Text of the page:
The best things in life are for free and often I don’t take time to appreciate them. I have gotten accidental glimpses of the most amazing sunsets riding home on a city bus. Why didn’t I jump out of that bus, lay down a blanket and have a picnic while watching the sunset? Because I had no time.
It’s a bit different when I travel. In El Remate, the sunset became an event to look forward to. I made sure that my watch was accurate, bought a cheap beer and walked to the end of a pier to check it out. Sitting and talking on a little wooden bench with Tom, all of a sudden we fell quiet, realising that we didn’t need words, didn’t need movies, TV or any entertainment.
The whole sky coloured pink, then it turned all the shades of purple and the show ended with deep indigo. Lake Peten Itza, smooth as glass, mirrored every single marshmallow cloud in the sky. Little birds made their dance and flew so close to the surface that they almost touched it.
Long after the first stars had lit in the sky, we still sat there, speechless of the movie that nature had just shown us. We walked to the shore, crossed the road and climbed onto our balcony, glancing one last at the sleeping lake.
Relationship status: it’s complicated
My relationship with Guatemala has been difficult. I went from admiring the yellows, purples and greens on Maya traditional clothes to hating the only food options in Guatemala’s small towns, tacos and fried chicken. From loving the carnival of colourful houses in old colonial town Antigua to finding ourselves in towns that were basically just one hot and dusty road with loud music blasting from the speakers of the only supermarket. I have loved Guatemala and I have hated it, but I hadn’t yet encountered a place where I lost my heart.
After volunteering at Finca Ixobel near Poptún I had only one wish left- I wanted to see the famous Maya ruins in Tikal. We passed Flores, supposedly a cute lakeside town with a Mediterranean feeling. I don’t know if my passion for travel was running low or it was something else, but I couldn’t find charm in this place.
The walking promenade was so flooded that walking there meant jumping from rock to rock and sometimes not making it. We could not find a decent swimming spot in this town. Nothing looked clean enough. Finally, giving up, I dipped myself into the smelly, foggy water, only to notice a sewage pipe two meters away. I climbed out of the water and hoped that I didn’t catch any nasty disease.
Slow travellers as we are, we decided to make one more stop before reaching the number one sight in Guatemala. “It’s a small village near the lake. People like it because it’s calmer than Flores,” read Tom. I was not convinced. Why should we waste our time on another loud village next to the smelly lake?
Off the main road
Being spat out of the local bus in El Remate, we stood for a moment in confusion. The place looked much smaller than we expected. The road winded down along the lakeside. Walking down this road dotted with guesthouses and eating places all drowned into greenery, my heart started to melt. It was quite cute actually. And the lake looked so calm, so peaceful. In the clear water, I could see my toes and the fishes swimming around my legs. What was this place?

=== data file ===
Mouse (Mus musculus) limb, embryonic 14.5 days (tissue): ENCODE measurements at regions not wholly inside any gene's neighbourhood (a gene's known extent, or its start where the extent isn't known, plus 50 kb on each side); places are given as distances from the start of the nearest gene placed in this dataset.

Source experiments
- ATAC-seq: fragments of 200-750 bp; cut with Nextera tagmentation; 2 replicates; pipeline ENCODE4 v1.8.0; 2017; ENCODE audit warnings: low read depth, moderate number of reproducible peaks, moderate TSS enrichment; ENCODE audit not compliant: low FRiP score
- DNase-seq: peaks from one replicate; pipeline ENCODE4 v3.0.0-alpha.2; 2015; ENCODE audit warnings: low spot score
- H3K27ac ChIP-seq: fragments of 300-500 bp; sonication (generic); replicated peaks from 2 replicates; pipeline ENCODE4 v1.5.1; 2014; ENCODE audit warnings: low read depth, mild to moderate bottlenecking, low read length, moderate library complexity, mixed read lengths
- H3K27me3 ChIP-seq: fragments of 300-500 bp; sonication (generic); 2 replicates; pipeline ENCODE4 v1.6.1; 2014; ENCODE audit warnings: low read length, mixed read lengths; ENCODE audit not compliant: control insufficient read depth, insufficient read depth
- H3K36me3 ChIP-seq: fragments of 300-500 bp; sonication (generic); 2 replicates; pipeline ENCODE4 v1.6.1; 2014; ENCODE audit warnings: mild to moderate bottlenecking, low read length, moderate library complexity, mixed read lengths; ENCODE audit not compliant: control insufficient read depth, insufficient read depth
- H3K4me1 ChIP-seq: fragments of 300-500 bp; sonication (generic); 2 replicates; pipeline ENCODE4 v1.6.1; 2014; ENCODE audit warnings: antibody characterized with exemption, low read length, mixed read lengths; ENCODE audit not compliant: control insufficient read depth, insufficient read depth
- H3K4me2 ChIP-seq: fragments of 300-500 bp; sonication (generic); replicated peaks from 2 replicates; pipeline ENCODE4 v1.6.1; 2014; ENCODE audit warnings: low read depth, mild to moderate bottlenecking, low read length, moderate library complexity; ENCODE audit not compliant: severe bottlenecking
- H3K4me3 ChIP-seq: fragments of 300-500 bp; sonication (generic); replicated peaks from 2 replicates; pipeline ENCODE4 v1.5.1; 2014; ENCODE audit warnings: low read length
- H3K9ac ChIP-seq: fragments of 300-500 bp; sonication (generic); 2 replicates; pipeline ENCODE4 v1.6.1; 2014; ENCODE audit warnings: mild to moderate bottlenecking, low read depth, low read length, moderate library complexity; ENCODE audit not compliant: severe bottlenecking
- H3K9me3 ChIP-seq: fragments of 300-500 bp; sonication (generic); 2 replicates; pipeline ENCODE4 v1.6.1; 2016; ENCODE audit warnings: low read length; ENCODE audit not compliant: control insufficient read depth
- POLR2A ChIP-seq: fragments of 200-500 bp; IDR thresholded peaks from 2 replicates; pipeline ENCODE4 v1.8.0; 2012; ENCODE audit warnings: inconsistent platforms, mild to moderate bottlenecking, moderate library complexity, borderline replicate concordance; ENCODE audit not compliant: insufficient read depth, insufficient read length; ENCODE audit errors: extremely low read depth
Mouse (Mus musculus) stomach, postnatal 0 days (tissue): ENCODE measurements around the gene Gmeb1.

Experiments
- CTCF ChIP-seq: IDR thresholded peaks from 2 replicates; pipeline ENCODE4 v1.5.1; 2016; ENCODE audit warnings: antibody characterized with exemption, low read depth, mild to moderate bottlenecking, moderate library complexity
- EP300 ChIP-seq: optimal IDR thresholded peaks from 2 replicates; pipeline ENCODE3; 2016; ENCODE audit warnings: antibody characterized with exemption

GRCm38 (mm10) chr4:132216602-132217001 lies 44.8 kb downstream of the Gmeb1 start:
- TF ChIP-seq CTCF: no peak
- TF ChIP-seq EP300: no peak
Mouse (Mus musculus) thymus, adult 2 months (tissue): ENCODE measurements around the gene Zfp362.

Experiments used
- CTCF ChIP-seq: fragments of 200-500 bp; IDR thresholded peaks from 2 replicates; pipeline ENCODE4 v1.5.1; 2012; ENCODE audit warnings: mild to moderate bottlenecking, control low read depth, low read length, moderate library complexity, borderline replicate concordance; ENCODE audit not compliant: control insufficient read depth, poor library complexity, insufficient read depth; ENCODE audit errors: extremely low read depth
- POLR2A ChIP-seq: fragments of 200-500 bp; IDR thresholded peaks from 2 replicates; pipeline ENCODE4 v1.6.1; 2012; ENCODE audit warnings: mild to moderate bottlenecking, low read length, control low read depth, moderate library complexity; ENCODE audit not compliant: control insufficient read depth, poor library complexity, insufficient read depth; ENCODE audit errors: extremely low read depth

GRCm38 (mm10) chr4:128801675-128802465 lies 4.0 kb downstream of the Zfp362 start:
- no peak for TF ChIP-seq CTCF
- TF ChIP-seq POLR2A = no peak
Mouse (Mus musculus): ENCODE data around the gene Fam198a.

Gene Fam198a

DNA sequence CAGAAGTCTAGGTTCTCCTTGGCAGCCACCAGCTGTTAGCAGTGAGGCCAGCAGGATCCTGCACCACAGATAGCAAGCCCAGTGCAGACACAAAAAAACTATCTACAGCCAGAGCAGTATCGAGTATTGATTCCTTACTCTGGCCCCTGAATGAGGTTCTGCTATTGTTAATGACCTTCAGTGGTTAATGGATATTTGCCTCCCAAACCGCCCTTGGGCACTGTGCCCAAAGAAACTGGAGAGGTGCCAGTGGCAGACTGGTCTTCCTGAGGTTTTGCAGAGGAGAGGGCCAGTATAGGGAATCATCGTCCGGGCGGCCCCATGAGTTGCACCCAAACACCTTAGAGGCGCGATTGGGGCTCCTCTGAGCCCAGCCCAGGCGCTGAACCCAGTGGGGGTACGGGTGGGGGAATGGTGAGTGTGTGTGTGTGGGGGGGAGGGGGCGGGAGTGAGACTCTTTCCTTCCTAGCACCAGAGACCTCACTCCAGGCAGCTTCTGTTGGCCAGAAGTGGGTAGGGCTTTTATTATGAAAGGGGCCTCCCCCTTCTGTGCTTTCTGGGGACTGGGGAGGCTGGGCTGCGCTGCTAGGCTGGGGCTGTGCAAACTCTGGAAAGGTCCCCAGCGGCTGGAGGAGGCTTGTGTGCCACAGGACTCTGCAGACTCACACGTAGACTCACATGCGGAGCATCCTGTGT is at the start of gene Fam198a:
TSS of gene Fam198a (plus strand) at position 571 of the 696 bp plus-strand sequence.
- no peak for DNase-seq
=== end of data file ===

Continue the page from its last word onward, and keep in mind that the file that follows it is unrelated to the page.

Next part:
There were not so many people and the silence was like a balm to my ears. I wished I had a longboard or a bicycle to cruise along the curvy street through this green tunnel, enjoying the lake views and leafy trees. I wanted to swing in a hammock and melt into the moment.
First thing after throwing our backpacks into our room, we fished out our swimsuits to test the water. Of course, everything didn’t go as smoothly as we had imagined.
Chain-drinkers and loud splashers
We shared the pier with two rowdy drinkers. Both of them occupied one hammock. Next to both of the hammocks stood at least ten blue local beer cans with white letters “Ice Dorada” on them. Swinging in the hammock, they scrolled down their playlist of “biggest hits in Guatemala”. The bubble seemed to burst. Maybe we’d just imagined that the place was quiet and calm?
Next thing we saw, three kids, ages from kindergarten to elementary, marched proudly into the direction of the water. One of them held a huge green blow-up mattress under her arm. We put our books aside and admitted that we’d been wrong- it was probably not going to be very peaceful here today.
The kids were cheerful and happy. They hung on the ladder that went into the water and started their game- to use the green mattress as a rowing boat. Of course, it didn’t work very well. Their boat went upside down constantly. The waterfront turned into one big splashing parade, accompanied with loud shrieks and laughter. Their fun didn’t last long. From afar, we saw a male figure approaching. It was an Uruguayan volunteer who arrived to chase the children from the water so that paying guests could drink and read in peace. Two more hours and the drinkers were gone as well. After a couple of exceedingly beautiful sunsets and morning coffees on the lakeside, I was in love with this place.
One day we went for a hike. We admired the eagles in the sky, the monkeys in the trees and the snakes on the road. At the end of the walk, we sat down on a little beach. We were the only people there. It was so quiet that it felt like I was back to Estonia.
Opening the door early in the morning and taking a deep breath of fresh lake air, I started to feel that I belonged in El Remate. I wanted to stay in the lakeside paradise, where the guest house owners didn’t close the bar door for the night, where the green parrot lived next to the kitchen and the black tarantula crawled out from under the stairs in the evenings. But the road was calling again. We had to let go the quiet dream and dive once again into the unknown.